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Social workers deny contributing to abuse, death of Palmdale boy

4/21/2017, midnight
Two former social workers and their supervisors, who are accused of failing to protect an 8-year-old Palmdale boy from deadly ...
Gabriel Fernandez

Two former social workers and their supervisors, who are accused of failing to protect an 8-year-old Palmdale boy from deadly abuse by his mother and her then-boyfriend, pleaded not guilty this week to child abuse and falsifying records.

Stefanie Rodriguez, 32, Patricia Clement, 66, Kevin Bom, 37, and Gregory Merritt, 61, were fired from their jobs following an internal investigation into the May 24, 2013 death of Gabriel Fernandez.

On March 20, the four were ordered to stand trial on one felony count each of child abuse and falsifying records. Each defendant faces up to 10 years in prison, if convicted.

They are set to return to court April 27 for a pretrial hearing.

Pearl Fernandez, 33, and her then-boyfriend, Isauro Aguirre, 36, are awaiting trial on a murder charge stemming from her son’s death. The District Attorney’s Office plans to seek the death penalty against the two.

Following a preliminary hearing, Los Angeles Superior Court Judge M.L. Villar found that the social workers and their superiors had a duty to protect the boy and had plenty of reason to suspect that the youngster might be seriously injured or killed.

“Red flags were everywhere, yet no referrals were ever made for a medical exam,” Villar said, citing reports of injuries by Gabriel’s teacher, who took photos, and a welfare office worker.

“The abuse was clearly escalating. Reckless and criminal negligence is found here,” the judge ruled.

Clement’s attorney, Shelly Albert, told reporters early this month that the prosecution was “an aberration” and said it amounted to holding the social workers “vicariously liable for acts of the parents.”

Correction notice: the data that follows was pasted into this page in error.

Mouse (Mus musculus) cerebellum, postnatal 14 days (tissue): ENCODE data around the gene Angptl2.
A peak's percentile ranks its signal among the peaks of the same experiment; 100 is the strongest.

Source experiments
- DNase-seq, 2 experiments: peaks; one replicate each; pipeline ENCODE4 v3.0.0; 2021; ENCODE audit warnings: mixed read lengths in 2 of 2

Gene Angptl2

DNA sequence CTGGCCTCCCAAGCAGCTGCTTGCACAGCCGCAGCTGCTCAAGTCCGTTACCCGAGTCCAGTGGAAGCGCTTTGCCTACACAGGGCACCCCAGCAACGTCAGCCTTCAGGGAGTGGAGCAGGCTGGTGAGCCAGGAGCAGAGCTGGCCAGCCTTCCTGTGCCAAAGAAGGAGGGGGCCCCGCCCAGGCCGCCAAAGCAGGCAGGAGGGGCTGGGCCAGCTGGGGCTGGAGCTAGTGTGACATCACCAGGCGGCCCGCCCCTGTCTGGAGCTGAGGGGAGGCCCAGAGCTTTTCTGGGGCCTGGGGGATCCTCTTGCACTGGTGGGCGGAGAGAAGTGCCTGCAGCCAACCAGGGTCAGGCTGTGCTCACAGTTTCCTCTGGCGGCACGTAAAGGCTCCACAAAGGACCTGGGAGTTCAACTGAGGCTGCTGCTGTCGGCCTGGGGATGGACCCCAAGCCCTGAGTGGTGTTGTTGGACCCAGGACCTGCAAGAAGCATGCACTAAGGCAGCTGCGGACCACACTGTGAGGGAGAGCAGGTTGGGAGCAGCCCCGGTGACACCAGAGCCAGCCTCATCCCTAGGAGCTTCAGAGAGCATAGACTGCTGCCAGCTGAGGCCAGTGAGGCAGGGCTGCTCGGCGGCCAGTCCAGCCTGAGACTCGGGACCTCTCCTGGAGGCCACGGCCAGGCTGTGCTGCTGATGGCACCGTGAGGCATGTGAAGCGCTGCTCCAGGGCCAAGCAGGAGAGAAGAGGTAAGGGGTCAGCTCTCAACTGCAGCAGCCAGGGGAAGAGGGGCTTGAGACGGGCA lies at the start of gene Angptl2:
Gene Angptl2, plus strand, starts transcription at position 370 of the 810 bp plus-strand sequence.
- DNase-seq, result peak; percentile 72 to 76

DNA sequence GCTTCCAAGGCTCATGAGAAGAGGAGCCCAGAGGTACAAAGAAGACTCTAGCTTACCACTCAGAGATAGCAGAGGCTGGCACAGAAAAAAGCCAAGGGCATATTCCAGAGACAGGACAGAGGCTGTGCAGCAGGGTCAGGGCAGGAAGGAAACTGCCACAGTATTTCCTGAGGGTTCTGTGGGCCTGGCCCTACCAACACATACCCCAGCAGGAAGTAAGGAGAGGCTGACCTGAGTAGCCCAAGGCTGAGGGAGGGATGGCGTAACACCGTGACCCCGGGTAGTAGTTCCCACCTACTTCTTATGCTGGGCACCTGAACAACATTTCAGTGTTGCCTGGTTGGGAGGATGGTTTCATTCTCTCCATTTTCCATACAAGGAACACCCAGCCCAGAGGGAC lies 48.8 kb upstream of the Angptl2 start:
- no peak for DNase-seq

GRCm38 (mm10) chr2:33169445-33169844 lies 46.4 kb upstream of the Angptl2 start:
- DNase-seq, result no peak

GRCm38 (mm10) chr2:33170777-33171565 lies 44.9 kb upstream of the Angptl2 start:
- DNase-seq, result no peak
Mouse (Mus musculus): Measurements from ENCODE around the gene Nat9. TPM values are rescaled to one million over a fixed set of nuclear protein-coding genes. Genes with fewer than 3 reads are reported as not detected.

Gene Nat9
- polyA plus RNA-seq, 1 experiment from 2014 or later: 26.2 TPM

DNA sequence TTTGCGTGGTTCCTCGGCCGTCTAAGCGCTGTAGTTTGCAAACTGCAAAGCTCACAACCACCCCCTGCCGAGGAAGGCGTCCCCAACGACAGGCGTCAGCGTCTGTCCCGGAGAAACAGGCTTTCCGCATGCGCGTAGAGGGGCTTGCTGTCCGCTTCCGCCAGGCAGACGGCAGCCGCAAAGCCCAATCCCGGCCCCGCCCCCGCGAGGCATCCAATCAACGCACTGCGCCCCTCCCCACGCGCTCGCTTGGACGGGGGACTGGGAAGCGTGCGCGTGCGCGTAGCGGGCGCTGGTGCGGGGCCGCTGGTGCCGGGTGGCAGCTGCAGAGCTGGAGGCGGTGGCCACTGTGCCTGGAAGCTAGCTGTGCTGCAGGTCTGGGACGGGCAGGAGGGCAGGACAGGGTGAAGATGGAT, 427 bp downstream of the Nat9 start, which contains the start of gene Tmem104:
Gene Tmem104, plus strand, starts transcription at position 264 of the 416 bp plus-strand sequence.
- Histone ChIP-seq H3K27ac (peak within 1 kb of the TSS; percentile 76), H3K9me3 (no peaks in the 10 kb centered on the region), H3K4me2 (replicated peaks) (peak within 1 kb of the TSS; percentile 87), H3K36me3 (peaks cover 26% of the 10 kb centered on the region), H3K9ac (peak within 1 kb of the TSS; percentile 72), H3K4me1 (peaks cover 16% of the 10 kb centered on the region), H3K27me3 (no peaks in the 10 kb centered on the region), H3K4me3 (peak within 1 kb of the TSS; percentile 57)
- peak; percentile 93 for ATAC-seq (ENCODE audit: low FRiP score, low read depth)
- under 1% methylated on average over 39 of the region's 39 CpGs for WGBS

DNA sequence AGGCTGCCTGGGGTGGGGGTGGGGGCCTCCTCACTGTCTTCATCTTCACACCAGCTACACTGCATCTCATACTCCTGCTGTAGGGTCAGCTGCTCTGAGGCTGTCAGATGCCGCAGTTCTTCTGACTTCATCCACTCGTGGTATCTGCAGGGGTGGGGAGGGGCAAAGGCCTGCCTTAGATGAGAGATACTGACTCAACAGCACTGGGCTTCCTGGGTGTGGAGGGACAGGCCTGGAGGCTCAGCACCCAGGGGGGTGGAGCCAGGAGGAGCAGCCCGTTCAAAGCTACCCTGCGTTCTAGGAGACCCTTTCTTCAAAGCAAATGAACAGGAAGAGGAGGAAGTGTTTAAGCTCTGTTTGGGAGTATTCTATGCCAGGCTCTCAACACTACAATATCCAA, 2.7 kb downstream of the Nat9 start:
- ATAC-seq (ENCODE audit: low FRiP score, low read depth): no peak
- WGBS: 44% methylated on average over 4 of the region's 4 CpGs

Gabriel’s death prompted a firestorm of criticism of the Los Angeles County Department of Children and Family Services over reports that social workers repeatedly visited the family’s home in response to allegations of abuse but left the boy in his mother’s custody.

James Barnes, one of two attorneys for Merritt, told reporters following the preliminary hearing that Villar’s ruling was “totally incorrect legally,” contending the legal duty that the social workers had was not to the child, but to control the mother’s behavior.

There was simply not enough evidence for the Department of Children and Family Services to take the child away from his mother, the defense attorney said.

He said the escalating violence cited by the judge occurred months after Merritt had already closed the case file on Gabriel. The only complaint his client was aware of was bruising on the boy’s bottom, and parents are allowed by law to use corporal punishment, Barnes said.

“My client and the others are being scapegoated,” he said, calling the case an excuse for DCFS’ lack of sufficient staffing to handle child abuse cases.

Palmdale elementary school teacher Jennifer Garcia testified that she called Rodriguez multiple times to report that Gabriel said his mother punched him and shot him in the face with a BB gun. Her first call came more than six months before Gabriel was killed.

An autopsy showed the child had a fractured skull, several broken ribs and burns over his body, according to authorities.